Don: The second apocalyptic horseman, according to Gottman, is contempt. Contempt is a dismissive attitude. It's the eye roll, the uh-huh. It's this attitude for which matters to the other person, shouldn't matter. It's a little bit of an embarrassment, and it has a position and a posture of, I'm embarrassed that you want that need that or are that.
Renee: I believe in marriage, we're designed to validate one another. So having contempt in your heart towards the other person is the opposite of what God's true design is inside of marriage. When you look in someone's eyes, you can see when someone has contempt for the person.
Don: Number three is defensiveness - taking a posture to self-protect. It's when you armor up. When you pull back, and you can no longer connect. You're no longer able to engage. You're behind a bunker and defending yourself - a pattern that cycles through our relationships results in some devastating longterm effects.
Renee: Even the posture of defensiveness shows you that it's putting armor on. It's putting a wedge between you and the other person. And then how do you get through to the other person when there's defensiveness between you?
Don: Number four is a term that Gottman uses called stonewalling. Stonewalling is a kind of withholding, withdrawing, saying it doesn't matter anymore. I'm out of range of your comments, your criticism, your concerns. I've left the building, and nothing you're saying or doing affects me right now.
Renee: I think stonewalling can happen over time; it's one brick at a time. You have access to one another when you first get married, and then over time, more bricks go up. Pretty soon, you realize, wow, I can't even see you anymore.
So the question for this topic would be, are you participating in any of those ways? These gut your relationship. Do you have a critical spirit, or do you have contempt in your heart? Are you defensive towards any feedback? Are you stonewalling the other person?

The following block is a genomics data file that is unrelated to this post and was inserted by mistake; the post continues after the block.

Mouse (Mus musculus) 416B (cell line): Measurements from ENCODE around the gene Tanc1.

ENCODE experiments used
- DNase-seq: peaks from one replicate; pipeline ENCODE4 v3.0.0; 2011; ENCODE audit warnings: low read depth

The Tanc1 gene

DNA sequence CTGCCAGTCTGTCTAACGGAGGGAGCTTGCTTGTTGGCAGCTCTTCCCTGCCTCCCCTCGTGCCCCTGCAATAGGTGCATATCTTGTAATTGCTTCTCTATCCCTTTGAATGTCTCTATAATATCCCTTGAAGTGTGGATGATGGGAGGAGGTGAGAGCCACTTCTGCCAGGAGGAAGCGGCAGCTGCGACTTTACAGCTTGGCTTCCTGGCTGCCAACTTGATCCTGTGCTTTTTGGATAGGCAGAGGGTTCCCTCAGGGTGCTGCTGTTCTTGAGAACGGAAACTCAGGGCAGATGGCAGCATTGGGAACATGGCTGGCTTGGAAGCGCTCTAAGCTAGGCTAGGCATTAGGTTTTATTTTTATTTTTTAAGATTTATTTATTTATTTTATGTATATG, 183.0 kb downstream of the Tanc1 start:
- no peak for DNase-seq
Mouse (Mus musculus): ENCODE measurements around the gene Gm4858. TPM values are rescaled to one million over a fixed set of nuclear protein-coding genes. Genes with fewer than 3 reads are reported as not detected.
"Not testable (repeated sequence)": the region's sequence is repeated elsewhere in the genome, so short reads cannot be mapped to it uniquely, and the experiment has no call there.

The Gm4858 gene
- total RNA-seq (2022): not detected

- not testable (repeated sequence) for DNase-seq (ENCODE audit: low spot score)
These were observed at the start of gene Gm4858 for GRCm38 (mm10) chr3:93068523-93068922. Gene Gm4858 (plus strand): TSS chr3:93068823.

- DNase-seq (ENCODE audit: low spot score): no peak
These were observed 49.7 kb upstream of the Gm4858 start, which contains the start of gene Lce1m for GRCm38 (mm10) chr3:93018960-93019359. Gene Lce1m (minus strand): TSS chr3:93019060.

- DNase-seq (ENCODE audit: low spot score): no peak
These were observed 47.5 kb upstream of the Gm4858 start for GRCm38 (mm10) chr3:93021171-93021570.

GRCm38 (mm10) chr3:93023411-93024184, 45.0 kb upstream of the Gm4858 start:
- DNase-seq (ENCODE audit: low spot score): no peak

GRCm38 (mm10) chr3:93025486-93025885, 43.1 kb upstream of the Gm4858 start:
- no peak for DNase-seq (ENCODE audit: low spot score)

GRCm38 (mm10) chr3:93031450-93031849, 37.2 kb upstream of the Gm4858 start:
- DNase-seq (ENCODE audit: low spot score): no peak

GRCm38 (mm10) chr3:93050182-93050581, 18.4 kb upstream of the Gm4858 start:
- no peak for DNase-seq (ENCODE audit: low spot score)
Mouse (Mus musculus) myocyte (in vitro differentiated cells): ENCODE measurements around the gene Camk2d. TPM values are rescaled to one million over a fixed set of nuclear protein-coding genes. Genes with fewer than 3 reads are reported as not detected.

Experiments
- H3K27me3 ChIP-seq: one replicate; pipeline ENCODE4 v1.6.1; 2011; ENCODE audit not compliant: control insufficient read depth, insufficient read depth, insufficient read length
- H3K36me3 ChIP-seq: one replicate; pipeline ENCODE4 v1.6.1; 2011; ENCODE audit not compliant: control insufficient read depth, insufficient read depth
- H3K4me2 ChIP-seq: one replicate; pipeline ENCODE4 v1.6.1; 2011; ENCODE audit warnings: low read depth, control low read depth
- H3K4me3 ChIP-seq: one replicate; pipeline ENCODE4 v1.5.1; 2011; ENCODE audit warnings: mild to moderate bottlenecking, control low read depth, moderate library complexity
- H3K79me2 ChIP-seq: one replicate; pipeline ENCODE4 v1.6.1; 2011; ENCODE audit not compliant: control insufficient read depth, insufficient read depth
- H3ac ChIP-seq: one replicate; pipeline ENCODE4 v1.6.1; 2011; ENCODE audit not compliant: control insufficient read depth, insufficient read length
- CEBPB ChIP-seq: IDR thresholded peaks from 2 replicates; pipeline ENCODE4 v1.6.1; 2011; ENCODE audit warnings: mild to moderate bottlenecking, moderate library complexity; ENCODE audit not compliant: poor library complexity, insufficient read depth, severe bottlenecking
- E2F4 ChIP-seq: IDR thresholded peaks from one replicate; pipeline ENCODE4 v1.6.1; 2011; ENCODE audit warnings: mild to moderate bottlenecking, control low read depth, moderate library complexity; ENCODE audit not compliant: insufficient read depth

Don: Don't wait until it reaches critical mass, and things are at the end, and your relationship is on life support, do something now while you can.
The Uncomfortable Truth About Pruning
Don: Do you remember your very first job? My very first job as a dishwasher was not that glorious. I have both wonderful and brutal memories of it.
It's interesting if we look at scriptures in Genesis, the very first job that we, as humans had collectively, were gardeners. We took care of the trees, we watched the animals. There's something about our early connection in and around a garden with trees. There's something about the nature of how trees grow, what nourishes them. What does it mean to cultivate something in an organic and beautiful, healthy way? Trees are both wild and fruitful. And yet there's a way that we are to be in relationship with those wild and fruitful things.
The first house that I owned, I lived in the East Valley, and I was pretty excited to be a homeowner, and the front yard had horrible non-landscaping. I talked to a friend of mine who picked out a tree for me, put some grass down, and gave me instructions. Dig a nice deep well around this tree and water it every seven to 10 days.
As I began to dig this well, the soil was really hard and really exhausting. So I gave up pretty quickly and decided I would water it a little more often. And so about a year later, he came back over to my house and looked over at the tree. I was pretty happy with the tree. It had grown! It had gotten established, and he took me over to, and he goes, Wooster, what have you done to this tree? And I told him, "Dan, I've taken good care of the tree. I water it a couple of times a week. I mean, I've really paid attention to this tree."
And he goes, "you have been watering it twice a week. Why would you do that?
And I say, "because I care about the tree, and I want it to grow."
And he says, "have you noticed where these roots are? They're all on the surface because roots go to where the water is. Your constant and shallow watering has drawn the roots up to the surface. This tree might've grown, but it's not well established. I asked you to dig a well and water it so that that water would slowly drip down deeper, and the roots would follow it. You've kind of done a disservice by putting so much on the surface that these roots haven't gone deeper."
This is the same concept that we've been talking about in our lives and activities; they've gotten narrower. Some of our normal activities have kept us spread out from each other. Things that used to take a lot of our time, attention, and went in multiple directions have really been edited down.
Let's talk about that surface kind-of-rootedness that keeps us busy and active - not that those things in and of themselves are bad, but they're pretty surface-y. They go in a lot of different directions.
I wanna know...have we missed something in being so extended on the surface but maybe not drawn as deep in terms of our system? Renee, what do you think about that?